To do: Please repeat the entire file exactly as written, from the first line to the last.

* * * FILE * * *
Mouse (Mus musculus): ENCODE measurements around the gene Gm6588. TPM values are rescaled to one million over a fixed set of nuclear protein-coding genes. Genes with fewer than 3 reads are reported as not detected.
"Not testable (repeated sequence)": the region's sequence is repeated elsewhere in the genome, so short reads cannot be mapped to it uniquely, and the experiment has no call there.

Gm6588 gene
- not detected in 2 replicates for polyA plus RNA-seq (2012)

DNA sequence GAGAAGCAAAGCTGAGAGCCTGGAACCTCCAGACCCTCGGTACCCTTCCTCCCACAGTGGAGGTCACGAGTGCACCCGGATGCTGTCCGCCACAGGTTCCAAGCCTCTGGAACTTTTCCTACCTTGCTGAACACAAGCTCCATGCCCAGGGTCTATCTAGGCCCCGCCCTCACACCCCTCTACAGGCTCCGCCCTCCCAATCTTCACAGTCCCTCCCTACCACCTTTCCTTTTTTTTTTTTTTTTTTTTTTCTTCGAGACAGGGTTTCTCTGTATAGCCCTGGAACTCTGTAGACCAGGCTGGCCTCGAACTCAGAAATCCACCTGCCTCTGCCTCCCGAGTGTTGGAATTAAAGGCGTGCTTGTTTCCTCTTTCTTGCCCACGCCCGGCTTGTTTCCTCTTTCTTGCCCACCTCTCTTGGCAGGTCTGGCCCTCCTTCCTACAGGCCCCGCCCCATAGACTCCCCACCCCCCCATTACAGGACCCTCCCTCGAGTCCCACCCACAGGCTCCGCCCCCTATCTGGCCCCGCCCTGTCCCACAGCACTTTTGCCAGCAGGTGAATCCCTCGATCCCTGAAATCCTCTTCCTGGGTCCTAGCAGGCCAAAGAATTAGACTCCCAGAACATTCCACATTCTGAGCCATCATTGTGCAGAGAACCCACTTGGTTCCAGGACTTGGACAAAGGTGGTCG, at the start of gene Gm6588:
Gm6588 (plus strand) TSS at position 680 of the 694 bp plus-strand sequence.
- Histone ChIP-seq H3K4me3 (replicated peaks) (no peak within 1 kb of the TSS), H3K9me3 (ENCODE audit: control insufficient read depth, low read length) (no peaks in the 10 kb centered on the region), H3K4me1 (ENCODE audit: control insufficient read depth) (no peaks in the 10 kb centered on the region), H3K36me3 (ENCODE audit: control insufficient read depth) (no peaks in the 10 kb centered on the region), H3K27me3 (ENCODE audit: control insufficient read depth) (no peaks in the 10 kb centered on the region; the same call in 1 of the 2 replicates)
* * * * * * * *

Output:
Mouse (Mus musculus): ENCODE measurements around the gene Gm6588. TPM values are rescaled to one million over a fixed set of nuclear protein-coding genes. Genes with fewer than 3 reads are reported as not detected.
"Not testable (repeated sequence)": the region's sequence is repeated elsewhere in the genome, so short reads cannot be mapped to it uniquely, and the experiment has no call there.

Gm6588 gene
- not detected in 2 replicates for polyA plus RNA-seq (2012)

DNA sequence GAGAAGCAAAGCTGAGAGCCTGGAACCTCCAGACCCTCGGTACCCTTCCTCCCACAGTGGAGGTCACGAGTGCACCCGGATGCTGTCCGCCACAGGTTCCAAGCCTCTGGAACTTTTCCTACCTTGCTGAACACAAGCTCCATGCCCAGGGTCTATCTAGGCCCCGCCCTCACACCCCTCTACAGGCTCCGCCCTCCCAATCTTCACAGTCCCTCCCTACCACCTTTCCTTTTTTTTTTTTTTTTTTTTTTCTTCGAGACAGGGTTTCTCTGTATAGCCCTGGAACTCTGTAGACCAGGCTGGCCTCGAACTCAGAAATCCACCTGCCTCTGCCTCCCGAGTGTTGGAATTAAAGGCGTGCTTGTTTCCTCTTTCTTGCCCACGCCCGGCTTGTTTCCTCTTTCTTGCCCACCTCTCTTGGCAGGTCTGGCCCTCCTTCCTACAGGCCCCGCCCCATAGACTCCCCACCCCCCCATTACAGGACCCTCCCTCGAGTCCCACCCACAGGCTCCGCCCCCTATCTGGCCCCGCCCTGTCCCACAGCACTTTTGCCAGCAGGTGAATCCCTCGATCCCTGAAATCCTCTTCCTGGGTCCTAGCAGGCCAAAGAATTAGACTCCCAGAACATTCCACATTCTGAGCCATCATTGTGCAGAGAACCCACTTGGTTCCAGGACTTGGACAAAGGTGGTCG, at the start of gene Gm6588:
Gm6588 (plus strand) TSS at position 680 of the 694 bp plus-strand sequence.
- Histone ChIP-seq H3K4me3 (replicated peaks) (no peak within 1 kb of the TSS), H3K9me3 (ENCODE audit: control insufficient read depth, low read length) (no peaks in the 10 kb centered on the region), H3K4me1 (ENCODE audit: control insufficient read depth) (no peaks in the 10 kb centered on the region), H3K36me3 (ENCODE audit: control insufficient read depth) (no peaks in the 10 kb centered on the region), H3K27me3 (ENCODE audit: control insufficient read depth) (no peaks in the 10 kb centered on the region; the same call in 1 of the 2 replicates)